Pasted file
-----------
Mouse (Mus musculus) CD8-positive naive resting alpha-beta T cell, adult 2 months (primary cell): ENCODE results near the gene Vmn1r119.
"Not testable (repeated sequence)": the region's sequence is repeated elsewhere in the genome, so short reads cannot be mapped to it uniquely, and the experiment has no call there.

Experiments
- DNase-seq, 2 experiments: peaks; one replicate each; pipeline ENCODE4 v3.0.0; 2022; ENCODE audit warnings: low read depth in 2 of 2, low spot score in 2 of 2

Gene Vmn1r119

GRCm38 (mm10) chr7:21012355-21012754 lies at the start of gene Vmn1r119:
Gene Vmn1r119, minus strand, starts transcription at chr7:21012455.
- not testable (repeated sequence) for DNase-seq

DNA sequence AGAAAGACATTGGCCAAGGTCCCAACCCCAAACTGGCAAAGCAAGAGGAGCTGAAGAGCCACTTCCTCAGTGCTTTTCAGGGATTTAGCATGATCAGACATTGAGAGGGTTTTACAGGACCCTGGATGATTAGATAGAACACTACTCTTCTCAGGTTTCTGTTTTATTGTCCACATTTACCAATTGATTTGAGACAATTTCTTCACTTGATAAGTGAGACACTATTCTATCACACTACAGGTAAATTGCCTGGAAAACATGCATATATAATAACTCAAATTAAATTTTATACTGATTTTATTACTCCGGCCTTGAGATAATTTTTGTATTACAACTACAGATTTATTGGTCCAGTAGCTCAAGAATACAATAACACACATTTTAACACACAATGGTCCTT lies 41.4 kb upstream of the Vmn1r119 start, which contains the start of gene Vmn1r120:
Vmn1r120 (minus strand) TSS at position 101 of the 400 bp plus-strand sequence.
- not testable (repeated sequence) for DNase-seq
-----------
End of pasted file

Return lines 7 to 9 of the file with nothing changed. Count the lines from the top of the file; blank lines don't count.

Gene Vmn1r119, minus strand, starts transcription at chr7:21012455.
- not testable (repeated sequence) for DNase-seq

DNA sequence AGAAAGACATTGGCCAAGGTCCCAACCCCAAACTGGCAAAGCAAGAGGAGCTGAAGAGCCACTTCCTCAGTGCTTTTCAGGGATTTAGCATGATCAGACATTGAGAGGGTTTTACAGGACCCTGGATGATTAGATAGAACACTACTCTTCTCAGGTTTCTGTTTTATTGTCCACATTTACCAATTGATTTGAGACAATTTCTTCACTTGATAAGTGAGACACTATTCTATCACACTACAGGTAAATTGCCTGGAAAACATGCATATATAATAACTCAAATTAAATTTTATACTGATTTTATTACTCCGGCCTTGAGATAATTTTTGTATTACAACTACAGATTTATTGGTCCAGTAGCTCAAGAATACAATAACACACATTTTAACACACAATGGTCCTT lies 41.4 kb upstream of the Vmn1r119 start, which contains the start of gene Vmn1r120: